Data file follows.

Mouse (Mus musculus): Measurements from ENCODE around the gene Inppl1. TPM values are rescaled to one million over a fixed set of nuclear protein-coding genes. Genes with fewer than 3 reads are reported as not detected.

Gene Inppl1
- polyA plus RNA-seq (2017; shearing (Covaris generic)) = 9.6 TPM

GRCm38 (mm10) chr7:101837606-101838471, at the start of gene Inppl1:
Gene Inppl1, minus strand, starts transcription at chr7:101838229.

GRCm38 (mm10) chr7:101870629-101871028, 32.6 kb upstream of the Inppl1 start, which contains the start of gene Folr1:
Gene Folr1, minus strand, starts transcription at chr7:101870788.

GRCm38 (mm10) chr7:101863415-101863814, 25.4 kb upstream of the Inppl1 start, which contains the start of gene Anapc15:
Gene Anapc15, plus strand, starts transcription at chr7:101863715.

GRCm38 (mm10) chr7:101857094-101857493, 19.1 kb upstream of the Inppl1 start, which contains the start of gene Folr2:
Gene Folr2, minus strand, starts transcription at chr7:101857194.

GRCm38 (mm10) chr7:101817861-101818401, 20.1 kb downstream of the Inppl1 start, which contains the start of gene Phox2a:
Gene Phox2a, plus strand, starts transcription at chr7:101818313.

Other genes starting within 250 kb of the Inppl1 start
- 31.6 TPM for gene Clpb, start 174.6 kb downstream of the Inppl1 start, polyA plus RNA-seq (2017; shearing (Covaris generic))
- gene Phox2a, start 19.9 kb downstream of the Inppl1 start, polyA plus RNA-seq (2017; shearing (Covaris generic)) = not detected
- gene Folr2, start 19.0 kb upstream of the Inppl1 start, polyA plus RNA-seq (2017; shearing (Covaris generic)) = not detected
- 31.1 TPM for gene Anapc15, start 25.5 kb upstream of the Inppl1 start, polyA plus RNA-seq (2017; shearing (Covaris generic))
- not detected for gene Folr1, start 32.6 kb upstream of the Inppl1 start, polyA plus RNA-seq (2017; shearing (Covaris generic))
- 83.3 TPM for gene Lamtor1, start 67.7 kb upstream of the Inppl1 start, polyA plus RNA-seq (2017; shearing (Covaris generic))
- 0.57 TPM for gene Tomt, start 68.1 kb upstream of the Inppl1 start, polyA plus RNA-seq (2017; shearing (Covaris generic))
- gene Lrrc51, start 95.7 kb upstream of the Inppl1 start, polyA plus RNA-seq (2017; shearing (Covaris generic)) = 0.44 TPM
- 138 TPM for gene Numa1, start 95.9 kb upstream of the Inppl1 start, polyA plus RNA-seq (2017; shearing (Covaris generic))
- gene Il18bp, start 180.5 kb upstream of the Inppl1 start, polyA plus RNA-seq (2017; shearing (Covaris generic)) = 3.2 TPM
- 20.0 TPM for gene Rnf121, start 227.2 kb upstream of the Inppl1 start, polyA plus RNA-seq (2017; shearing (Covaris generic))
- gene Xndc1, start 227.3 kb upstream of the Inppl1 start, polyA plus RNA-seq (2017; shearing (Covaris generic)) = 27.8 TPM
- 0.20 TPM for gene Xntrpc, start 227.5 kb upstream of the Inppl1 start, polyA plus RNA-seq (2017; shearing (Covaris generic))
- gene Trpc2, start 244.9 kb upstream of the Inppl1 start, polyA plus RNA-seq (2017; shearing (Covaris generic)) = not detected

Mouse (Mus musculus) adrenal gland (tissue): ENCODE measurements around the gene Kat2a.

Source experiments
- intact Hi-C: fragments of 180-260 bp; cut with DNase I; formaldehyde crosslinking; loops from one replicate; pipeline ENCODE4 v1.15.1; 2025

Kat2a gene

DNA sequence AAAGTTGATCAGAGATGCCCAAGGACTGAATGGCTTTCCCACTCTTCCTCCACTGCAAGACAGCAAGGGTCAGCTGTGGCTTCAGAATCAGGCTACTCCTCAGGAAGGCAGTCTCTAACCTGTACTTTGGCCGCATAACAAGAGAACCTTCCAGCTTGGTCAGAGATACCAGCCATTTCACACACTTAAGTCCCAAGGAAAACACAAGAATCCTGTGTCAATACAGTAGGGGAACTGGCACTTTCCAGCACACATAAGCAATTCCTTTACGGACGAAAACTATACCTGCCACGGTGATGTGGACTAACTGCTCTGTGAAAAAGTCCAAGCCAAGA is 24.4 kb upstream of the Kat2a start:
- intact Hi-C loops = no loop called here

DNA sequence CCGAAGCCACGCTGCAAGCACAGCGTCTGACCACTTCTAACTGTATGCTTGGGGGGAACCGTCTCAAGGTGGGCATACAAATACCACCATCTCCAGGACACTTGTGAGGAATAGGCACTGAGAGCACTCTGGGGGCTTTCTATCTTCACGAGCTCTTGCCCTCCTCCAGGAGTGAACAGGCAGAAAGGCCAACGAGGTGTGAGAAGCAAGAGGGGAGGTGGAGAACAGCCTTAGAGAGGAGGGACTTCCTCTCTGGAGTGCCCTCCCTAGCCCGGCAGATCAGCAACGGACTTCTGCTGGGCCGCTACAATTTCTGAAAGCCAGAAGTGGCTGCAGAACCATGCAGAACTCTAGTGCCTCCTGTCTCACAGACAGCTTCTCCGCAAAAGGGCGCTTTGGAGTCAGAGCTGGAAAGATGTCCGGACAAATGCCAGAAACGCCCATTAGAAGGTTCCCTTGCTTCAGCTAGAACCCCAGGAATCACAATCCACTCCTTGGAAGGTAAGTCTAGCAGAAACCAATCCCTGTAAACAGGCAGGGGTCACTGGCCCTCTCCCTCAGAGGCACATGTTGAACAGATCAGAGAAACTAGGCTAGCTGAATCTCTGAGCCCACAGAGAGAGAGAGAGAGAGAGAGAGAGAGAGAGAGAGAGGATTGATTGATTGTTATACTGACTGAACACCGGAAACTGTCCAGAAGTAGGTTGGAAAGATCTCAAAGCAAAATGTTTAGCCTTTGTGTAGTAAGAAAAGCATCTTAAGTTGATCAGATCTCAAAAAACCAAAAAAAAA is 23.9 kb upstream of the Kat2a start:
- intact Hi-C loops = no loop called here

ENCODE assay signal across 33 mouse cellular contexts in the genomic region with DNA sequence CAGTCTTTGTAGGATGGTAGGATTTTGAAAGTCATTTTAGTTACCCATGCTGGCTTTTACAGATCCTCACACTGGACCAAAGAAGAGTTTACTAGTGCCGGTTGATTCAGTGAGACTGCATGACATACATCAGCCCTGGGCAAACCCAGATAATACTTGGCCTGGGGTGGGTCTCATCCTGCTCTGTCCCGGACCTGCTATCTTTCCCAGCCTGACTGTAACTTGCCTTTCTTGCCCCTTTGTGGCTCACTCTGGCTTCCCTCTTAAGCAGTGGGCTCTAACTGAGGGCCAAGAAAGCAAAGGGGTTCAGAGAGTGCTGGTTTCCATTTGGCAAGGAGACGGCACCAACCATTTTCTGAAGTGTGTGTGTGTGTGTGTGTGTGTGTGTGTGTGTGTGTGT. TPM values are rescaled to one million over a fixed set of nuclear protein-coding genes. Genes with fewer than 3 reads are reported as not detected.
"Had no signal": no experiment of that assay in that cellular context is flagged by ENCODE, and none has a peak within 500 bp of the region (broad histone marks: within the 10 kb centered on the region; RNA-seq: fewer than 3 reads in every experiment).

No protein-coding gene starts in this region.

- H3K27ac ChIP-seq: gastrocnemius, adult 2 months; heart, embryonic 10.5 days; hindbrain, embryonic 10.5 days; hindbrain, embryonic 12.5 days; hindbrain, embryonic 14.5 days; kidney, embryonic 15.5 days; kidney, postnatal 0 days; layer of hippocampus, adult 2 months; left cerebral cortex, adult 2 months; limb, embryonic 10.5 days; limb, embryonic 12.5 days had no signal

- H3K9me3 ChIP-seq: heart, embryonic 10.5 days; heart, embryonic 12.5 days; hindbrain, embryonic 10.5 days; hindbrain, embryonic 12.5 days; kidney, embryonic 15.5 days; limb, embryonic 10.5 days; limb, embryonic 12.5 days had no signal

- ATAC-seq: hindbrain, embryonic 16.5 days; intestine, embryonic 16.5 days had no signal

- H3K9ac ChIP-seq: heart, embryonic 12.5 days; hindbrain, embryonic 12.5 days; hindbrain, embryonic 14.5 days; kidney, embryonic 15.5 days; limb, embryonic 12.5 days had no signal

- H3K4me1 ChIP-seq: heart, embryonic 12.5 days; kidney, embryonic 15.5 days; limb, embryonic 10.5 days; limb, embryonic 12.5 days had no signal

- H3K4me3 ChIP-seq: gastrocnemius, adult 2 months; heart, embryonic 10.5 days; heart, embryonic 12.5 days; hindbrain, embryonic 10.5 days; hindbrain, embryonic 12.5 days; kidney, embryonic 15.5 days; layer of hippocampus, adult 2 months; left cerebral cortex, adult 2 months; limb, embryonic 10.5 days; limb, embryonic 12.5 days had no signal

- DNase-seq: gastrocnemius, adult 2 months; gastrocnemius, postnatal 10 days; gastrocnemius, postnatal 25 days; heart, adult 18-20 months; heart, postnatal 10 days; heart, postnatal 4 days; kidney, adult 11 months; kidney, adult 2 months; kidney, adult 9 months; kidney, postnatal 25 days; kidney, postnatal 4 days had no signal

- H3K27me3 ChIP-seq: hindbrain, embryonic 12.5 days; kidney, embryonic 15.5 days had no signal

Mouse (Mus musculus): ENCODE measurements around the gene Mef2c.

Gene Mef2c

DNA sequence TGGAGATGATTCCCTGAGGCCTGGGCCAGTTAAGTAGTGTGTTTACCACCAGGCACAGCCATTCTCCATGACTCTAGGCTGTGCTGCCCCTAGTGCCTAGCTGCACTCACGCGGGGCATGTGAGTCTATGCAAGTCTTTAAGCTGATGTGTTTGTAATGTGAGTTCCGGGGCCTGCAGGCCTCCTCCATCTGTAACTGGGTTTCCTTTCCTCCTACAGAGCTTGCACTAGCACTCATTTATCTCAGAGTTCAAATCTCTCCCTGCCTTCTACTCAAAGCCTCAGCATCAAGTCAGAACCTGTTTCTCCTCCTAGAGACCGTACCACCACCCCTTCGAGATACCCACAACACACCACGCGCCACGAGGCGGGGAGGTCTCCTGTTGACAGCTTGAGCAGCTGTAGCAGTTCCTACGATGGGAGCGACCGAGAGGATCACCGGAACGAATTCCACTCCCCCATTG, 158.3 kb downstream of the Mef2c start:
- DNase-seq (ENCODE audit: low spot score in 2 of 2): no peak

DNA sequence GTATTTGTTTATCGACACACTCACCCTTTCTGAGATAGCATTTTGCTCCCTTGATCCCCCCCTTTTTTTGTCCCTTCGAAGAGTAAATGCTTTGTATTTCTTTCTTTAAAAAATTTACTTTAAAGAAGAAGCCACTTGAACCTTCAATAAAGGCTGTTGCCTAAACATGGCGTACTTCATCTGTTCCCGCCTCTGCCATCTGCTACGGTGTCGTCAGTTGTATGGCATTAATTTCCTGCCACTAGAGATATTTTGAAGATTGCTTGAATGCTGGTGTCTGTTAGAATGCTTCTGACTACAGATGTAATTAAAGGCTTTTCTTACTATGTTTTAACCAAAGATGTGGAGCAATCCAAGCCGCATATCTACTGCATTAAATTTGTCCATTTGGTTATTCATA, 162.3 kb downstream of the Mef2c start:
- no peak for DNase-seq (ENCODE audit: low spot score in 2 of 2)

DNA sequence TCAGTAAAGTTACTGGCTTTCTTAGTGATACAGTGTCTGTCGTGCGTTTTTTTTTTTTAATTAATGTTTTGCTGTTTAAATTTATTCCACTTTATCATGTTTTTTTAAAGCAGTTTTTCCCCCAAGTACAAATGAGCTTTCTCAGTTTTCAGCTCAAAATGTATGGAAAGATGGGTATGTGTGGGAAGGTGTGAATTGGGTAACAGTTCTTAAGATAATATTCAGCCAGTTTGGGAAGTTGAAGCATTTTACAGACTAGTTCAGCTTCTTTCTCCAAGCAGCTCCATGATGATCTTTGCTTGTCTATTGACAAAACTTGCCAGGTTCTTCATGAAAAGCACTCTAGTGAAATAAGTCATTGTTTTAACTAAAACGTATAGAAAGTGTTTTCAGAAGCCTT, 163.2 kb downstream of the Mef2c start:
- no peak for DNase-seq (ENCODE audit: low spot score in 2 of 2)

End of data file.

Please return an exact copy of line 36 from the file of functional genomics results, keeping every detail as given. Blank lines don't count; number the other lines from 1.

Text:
- intact Hi-C loops = no loop called here